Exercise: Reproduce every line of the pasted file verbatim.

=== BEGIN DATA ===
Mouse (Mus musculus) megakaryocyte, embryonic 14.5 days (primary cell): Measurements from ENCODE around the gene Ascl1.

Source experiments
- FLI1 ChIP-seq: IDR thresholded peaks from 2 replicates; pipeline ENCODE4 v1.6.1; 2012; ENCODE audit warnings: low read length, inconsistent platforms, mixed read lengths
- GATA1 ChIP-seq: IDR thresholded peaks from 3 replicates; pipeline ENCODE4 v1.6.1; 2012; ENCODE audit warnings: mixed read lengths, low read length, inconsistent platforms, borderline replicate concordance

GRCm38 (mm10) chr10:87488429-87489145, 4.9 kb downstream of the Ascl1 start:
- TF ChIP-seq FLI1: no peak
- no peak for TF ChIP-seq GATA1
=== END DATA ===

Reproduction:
Mouse (Mus musculus) megakaryocyte, embryonic 14.5 days (primary cell): Measurements from ENCODE around the gene Ascl1.

Source experiments
- FLI1 ChIP-seq: IDR thresholded peaks from 2 replicates; pipeline ENCODE4 v1.6.1; 2012; ENCODE audit warnings: low read length, inconsistent platforms, mixed read lengths
- GATA1 ChIP-seq: IDR thresholded peaks from 3 replicates; pipeline ENCODE4 v1.6.1; 2012; ENCODE audit warnings: mixed read lengths, low read length, inconsistent platforms, borderline replicate concordance

GRCm38 (mm10) chr10:87488429-87489145, 4.9 kb downstream of the Ascl1 start:
- TF ChIP-seq FLI1: no peak
- no peak for TF ChIP-seq GATA1